Important in this scenario is that neither Australia nor Japan has now sought to co-opt India. By design or otherwise, India was part of the “core group” which the U.S. organised to rush navy-driven aid to the victims of the 2004 tsunami in Indonesia. The short-lived “core group” later ‘inspired’ a Japanese proposal, under Mr. Fukuda’s predecessor Shinzo Abe, for a quadrilateral forum of Asia-Pacific democracies, namely the U.S., Japan itself, Australia, and India. Unsurprisingly, China was not amused and made its position clear. At that stage, Australia, under Mr. Howard still, did not warm up to this idea of a four-power forum.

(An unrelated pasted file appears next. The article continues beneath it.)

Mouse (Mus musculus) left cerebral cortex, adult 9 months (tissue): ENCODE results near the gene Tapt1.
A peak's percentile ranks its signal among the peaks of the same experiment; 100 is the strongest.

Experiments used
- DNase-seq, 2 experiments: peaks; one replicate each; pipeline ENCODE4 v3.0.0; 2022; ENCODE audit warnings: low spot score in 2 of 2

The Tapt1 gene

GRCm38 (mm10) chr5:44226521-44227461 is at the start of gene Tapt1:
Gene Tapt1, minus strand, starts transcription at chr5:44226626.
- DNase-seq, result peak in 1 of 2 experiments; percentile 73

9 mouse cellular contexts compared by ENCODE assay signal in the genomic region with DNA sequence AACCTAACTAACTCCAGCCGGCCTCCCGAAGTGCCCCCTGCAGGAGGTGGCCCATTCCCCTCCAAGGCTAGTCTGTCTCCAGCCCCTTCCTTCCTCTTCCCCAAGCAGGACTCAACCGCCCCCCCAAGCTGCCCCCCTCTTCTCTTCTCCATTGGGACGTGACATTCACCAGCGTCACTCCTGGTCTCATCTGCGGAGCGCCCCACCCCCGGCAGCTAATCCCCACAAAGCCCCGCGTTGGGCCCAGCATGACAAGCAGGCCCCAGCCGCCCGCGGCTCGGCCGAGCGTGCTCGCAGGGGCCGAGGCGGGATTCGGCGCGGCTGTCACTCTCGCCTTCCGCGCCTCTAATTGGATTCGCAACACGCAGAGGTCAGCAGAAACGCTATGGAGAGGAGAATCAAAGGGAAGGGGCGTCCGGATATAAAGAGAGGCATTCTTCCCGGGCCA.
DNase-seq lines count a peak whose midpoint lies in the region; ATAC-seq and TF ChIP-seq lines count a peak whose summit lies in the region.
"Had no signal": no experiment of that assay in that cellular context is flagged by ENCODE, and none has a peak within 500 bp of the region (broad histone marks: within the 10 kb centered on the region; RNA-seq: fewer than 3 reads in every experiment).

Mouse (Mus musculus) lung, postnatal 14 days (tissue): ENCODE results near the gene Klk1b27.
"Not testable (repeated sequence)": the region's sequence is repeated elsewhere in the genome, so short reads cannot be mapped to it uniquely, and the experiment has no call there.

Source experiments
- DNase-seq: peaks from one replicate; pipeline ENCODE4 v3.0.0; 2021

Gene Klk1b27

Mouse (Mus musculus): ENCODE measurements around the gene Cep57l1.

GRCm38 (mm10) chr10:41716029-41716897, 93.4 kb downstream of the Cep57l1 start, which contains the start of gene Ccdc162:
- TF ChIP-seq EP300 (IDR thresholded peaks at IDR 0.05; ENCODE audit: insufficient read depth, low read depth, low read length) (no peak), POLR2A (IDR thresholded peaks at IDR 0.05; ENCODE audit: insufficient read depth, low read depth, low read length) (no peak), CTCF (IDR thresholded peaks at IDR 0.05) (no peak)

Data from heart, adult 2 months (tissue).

High-placed Japanese and Indian sources have told this correspondent that the U.S. was at first very lukewarm to Mr. Abe’s proposal before reluctantly agreeing to it. Obviously, Washington was not satisfied with the cost-benefit calculations behind a possible strategic expansion of the U.S.-Japan-Australia framework to include India in China’s neighbourhood. And significantly, at this moment, neither Mr. Fukuda, U.S.-loyalist with a ‘realistic’ attitude towards China, nor Mr. Rudd has cared to pick up this idea of a quadrilateral forum from the scrapheap of contemporary history. However, India remains in the shadow of cross-currents among Australia, Japan, China, and the U.S. on several issues, including nuclear non-proliferation.